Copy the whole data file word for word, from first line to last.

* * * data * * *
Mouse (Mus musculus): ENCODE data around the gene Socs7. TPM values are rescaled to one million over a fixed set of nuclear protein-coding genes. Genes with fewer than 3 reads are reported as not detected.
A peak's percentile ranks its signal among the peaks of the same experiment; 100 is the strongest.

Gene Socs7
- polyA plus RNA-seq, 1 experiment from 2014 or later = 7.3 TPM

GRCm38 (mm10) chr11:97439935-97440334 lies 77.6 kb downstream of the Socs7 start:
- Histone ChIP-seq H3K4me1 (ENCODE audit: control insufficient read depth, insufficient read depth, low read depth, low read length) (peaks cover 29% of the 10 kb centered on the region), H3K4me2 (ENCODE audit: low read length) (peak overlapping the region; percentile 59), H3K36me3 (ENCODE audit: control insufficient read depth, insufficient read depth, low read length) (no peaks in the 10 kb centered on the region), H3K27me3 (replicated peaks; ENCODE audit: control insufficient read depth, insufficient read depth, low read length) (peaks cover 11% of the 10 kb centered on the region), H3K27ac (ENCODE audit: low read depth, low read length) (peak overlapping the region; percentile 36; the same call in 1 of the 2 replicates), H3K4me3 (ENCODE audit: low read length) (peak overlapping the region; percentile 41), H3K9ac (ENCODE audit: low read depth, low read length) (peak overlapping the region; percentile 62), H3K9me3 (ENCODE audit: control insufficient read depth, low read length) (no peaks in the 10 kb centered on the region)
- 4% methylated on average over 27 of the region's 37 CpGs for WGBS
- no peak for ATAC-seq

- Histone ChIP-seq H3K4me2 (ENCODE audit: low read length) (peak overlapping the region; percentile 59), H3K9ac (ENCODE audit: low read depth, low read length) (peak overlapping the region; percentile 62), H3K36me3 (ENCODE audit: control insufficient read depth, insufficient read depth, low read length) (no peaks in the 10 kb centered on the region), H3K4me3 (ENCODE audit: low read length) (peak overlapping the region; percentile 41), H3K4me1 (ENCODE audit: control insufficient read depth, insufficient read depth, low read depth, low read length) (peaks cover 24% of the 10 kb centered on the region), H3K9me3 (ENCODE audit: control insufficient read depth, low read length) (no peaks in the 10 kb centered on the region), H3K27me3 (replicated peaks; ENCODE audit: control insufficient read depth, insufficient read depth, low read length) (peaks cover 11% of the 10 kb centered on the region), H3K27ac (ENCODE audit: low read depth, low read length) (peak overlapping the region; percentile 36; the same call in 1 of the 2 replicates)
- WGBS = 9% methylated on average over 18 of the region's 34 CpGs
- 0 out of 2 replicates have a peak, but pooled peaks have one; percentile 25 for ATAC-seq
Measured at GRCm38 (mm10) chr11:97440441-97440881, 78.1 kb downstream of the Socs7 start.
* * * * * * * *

Mouse (Mus musculus): ENCODE data around the gene Socs7. TPM values are rescaled to one million over a fixed set of nuclear protein-coding genes. Genes with fewer than 3 reads are reported as not detected.
A peak's percentile ranks its signal among the peaks of the same experiment; 100 is the strongest.

Gene Socs7
- polyA plus RNA-seq, 1 experiment from 2014 or later = 7.3 TPM

GRCm38 (mm10) chr11:97439935-97440334 lies 77.6 kb downstream of the Socs7 start:
- Histone ChIP-seq H3K4me1 (ENCODE audit: control insufficient read depth, insufficient read depth, low read depth, low read length) (peaks cover 29% of the 10 kb centered on the region), H3K4me2 (ENCODE audit: low read length) (peak overlapping the region; percentile 59), H3K36me3 (ENCODE audit: control insufficient read depth, insufficient read depth, low read length) (no peaks in the 10 kb centered on the region), H3K27me3 (replicated peaks; ENCODE audit: control insufficient read depth, insufficient read depth, low read length) (peaks cover 11% of the 10 kb centered on the region), H3K27ac (ENCODE audit: low read depth, low read length) (peak overlapping the region; percentile 36; the same call in 1 of the 2 replicates), H3K4me3 (ENCODE audit: low read length) (peak overlapping the region; percentile 41), H3K9ac (ENCODE audit: low read depth, low read length) (peak overlapping the region; percentile 62), H3K9me3 (ENCODE audit: control insufficient read depth, low read length) (no peaks in the 10 kb centered on the region)
- 4% methylated on average over 27 of the region's 37 CpGs for WGBS
- no peak for ATAC-seq

- Histone ChIP-seq H3K4me2 (ENCODE audit: low read length) (peak overlapping the region; percentile 59), H3K9ac (ENCODE audit: low read depth, low read length) (peak overlapping the region; percentile 62), H3K36me3 (ENCODE audit: control insufficient read depth, insufficient read depth, low read length) (no peaks in the 10 kb centered on the region), H3K4me3 (ENCODE audit: low read length) (peak overlapping the region; percentile 41), H3K4me1 (ENCODE audit: control insufficient read depth, insufficient read depth, low read depth, low read length) (peaks cover 24% of the 10 kb centered on the region), H3K9me3 (ENCODE audit: control insufficient read depth, low read length) (no peaks in the 10 kb centered on the region), H3K27me3 (replicated peaks; ENCODE audit: control insufficient read depth, insufficient read depth, low read length) (peaks cover 11% of the 10 kb centered on the region), H3K27ac (ENCODE audit: low read depth, low read length) (peak overlapping the region; percentile 36; the same call in 1 of the 2 replicates)
- WGBS = 9% methylated on average over 18 of the region's 34 CpGs
- 0 out of 2 replicates have a peak, but pooled peaks have one; percentile 25 for ATAC-seq
Measured at GRCm38 (mm10) chr11:97440441-97440881, 78.1 kb downstream of the Socs7 start.